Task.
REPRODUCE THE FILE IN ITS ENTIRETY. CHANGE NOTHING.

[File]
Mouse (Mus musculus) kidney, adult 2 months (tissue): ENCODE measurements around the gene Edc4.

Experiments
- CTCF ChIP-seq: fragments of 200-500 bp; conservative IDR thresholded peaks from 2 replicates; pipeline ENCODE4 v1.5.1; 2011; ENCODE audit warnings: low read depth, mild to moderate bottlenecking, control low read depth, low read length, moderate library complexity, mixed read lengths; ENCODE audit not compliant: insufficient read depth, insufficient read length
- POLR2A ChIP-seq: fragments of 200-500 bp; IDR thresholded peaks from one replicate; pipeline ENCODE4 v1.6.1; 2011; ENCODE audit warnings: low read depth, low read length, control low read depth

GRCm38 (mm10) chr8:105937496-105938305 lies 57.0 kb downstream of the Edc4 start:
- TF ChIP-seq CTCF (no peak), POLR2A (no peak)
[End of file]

Mouse (Mus musculus) kidney, adult 2 months (tissue): ENCODE measurements around the gene Edc4.

Experiments
- CTCF ChIP-seq: fragments of 200-500 bp; conservative IDR thresholded peaks from 2 replicates; pipeline ENCODE4 v1.5.1; 2011; ENCODE audit warnings: low read depth, mild to moderate bottlenecking, control low read depth, low read length, moderate library complexity, mixed read lengths; ENCODE audit not compliant: insufficient read depth, insufficient read length
- POLR2A ChIP-seq: fragments of 200-500 bp; IDR thresholded peaks from one replicate; pipeline ENCODE4 v1.6.1; 2011; ENCODE audit warnings: low read depth, low read length, control low read depth

GRCm38 (mm10) chr8:105937496-105938305 lies 57.0 kb downstream of the Edc4 start:
- TF ChIP-seq CTCF (no peak), POLR2A (no peak)